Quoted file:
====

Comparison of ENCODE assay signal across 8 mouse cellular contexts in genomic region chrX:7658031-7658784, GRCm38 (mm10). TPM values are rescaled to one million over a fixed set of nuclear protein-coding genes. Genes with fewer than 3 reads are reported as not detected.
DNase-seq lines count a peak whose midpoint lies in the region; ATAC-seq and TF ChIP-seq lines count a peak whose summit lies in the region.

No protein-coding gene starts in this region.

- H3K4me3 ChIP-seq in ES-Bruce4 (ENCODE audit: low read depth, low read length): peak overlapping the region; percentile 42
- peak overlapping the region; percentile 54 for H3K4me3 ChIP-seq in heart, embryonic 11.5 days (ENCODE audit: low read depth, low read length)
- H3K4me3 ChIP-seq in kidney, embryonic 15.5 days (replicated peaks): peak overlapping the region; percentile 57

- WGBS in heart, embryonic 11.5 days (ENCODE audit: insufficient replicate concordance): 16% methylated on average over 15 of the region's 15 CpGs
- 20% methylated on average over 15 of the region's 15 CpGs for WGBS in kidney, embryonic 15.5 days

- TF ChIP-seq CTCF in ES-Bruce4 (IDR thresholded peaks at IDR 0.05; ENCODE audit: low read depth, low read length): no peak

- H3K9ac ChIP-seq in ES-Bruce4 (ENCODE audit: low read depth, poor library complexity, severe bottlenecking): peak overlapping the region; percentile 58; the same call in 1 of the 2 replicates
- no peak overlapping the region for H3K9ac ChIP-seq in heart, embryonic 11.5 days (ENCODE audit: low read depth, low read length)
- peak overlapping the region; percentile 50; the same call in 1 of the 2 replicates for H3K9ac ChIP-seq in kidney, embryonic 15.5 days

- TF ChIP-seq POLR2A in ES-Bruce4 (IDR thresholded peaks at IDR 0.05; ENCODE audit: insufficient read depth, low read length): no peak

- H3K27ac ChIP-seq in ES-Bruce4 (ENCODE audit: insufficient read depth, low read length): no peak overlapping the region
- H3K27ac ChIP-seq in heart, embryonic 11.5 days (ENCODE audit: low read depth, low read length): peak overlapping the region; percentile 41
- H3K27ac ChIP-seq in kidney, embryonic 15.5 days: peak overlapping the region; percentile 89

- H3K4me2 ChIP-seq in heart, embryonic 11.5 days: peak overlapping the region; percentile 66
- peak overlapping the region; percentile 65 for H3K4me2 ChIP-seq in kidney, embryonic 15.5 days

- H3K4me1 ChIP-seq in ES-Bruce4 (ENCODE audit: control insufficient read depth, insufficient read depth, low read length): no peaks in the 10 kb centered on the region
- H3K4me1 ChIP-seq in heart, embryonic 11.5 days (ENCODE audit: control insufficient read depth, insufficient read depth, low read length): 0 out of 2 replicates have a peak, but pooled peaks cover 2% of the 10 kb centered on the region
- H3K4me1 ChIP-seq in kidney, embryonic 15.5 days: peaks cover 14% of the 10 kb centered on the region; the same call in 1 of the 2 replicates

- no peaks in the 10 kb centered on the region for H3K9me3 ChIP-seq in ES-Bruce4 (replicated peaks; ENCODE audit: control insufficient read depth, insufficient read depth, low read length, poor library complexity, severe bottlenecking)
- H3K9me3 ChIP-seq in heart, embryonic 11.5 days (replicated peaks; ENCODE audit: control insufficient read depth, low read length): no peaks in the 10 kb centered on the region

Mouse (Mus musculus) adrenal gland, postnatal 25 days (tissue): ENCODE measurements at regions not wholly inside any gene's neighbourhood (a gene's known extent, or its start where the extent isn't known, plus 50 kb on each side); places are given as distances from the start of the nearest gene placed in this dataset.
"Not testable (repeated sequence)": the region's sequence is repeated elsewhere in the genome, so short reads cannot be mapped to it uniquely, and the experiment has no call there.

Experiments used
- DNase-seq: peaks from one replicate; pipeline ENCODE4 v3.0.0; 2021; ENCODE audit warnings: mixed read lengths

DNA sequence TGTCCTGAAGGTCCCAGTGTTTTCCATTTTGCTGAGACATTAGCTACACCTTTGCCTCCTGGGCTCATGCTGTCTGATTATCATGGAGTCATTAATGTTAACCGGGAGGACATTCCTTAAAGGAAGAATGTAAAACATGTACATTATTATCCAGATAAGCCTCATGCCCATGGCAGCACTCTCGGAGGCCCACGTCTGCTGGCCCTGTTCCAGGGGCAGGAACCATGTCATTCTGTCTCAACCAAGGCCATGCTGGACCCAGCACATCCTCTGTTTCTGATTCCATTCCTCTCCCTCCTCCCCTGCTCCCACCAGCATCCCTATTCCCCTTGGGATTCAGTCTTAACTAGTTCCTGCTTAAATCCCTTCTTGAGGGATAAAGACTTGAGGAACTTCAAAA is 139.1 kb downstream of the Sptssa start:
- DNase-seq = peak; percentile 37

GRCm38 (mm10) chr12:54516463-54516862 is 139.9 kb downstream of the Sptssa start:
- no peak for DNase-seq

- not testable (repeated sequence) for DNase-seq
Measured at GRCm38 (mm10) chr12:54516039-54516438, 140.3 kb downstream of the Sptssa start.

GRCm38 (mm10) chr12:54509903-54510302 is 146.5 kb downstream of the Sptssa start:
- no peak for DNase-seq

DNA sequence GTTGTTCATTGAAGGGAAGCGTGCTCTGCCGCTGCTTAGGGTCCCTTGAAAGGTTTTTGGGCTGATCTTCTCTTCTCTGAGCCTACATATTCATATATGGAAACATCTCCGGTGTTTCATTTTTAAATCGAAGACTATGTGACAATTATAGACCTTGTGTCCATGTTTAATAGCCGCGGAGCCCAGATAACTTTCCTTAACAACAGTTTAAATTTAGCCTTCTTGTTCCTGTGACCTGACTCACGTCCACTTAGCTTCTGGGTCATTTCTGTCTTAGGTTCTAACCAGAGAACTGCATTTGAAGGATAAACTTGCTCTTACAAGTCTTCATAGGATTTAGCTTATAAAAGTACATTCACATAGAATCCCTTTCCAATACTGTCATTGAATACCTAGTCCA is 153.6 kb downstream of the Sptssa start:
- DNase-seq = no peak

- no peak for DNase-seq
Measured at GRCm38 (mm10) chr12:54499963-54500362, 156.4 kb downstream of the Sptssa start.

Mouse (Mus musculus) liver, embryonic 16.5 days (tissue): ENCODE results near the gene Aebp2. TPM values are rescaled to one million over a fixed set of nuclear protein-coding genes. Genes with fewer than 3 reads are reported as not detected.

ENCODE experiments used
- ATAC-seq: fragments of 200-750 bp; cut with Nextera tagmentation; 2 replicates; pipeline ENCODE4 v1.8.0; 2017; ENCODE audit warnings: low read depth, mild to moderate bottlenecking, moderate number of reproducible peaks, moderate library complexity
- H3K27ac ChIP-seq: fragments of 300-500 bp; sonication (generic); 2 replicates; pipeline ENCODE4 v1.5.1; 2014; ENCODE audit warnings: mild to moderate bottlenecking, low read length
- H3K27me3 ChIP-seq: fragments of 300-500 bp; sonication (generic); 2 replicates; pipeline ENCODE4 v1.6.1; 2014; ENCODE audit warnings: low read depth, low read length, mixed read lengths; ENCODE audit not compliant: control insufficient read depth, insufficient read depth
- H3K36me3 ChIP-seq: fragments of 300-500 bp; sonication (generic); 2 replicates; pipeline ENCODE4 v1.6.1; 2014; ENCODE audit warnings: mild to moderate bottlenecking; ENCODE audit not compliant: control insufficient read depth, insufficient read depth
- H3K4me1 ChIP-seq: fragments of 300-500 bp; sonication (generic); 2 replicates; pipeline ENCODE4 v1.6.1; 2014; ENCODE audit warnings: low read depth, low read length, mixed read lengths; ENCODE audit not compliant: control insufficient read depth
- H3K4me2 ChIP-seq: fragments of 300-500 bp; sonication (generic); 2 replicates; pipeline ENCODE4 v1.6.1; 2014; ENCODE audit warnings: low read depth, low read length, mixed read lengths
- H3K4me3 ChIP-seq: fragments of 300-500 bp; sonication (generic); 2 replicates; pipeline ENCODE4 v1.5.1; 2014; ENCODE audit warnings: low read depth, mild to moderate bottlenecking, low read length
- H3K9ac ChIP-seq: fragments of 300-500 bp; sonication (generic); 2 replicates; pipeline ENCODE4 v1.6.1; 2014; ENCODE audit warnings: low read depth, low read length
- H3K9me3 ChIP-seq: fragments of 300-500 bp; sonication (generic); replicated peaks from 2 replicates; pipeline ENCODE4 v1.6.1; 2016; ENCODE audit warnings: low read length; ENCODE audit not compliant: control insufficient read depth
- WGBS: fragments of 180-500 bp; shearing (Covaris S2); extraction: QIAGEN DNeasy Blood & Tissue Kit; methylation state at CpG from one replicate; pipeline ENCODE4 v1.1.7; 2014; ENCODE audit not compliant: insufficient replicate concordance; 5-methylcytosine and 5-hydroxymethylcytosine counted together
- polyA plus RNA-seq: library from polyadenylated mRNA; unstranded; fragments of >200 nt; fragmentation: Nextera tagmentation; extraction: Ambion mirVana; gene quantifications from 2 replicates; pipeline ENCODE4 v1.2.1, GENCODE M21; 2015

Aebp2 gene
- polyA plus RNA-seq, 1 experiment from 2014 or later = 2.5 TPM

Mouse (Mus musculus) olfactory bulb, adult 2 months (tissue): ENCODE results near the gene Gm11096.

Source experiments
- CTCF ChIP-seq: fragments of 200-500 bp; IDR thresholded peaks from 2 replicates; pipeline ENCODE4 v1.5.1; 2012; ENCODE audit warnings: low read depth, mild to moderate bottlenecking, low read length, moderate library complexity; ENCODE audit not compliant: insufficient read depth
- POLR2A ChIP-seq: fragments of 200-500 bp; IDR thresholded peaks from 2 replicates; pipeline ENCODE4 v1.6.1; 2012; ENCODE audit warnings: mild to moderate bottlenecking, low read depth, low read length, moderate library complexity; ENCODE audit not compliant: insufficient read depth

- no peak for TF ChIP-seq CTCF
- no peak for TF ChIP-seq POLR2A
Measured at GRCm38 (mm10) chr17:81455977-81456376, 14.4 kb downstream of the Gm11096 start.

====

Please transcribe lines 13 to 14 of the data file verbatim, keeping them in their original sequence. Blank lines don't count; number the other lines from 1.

- TF ChIP-seq POLR2A in ES-Bruce4 (IDR thresholded peaks at IDR 0.05; ENCODE audit: insufficient read depth, low read length): no peak

- H3K27ac ChIP-seq in ES-Bruce4 (ENCODE audit: insufficient read depth, low read length): no peak overlapping the region